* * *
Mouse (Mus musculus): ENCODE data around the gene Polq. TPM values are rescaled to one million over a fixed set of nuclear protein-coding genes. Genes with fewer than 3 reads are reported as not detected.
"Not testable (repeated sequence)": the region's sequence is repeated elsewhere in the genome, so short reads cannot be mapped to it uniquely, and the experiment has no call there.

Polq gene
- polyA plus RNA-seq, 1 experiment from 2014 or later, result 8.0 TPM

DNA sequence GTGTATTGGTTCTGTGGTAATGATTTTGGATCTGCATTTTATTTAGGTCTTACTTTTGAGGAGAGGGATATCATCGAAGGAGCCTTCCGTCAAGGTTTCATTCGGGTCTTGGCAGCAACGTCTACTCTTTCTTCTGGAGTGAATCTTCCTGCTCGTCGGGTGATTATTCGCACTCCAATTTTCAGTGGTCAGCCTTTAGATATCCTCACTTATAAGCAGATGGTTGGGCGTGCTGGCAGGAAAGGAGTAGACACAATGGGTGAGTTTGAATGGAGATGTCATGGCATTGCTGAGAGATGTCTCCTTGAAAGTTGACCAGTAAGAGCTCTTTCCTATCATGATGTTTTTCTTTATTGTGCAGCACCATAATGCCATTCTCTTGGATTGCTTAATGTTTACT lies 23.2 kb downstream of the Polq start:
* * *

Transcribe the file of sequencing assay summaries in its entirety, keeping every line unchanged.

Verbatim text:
Mouse (Mus musculus): ENCODE data around the gene Polq. TPM values are rescaled to one million over a fixed set of nuclear protein-coding genes. Genes with fewer than 3 reads are reported as not detected.
"Not testable (repeated sequence)": the region's sequence is repeated elsewhere in the genome, so short reads cannot be mapped to it uniquely, and the experiment has no call there.

Polq gene
- polyA plus RNA-seq, 1 experiment from 2014 or later, result 8.0 TPM

DNA sequence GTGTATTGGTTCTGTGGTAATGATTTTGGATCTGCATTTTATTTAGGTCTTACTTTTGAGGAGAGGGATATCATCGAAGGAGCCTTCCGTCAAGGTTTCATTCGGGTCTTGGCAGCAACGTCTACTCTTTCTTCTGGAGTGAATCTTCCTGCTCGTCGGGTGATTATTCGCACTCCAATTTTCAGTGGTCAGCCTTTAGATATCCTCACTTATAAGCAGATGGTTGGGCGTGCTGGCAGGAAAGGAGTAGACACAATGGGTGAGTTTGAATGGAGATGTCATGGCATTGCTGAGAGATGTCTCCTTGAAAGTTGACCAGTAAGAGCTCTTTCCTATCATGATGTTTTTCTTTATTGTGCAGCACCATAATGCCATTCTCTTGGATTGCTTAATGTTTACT lies 23.2 kb downstream of the Polq start: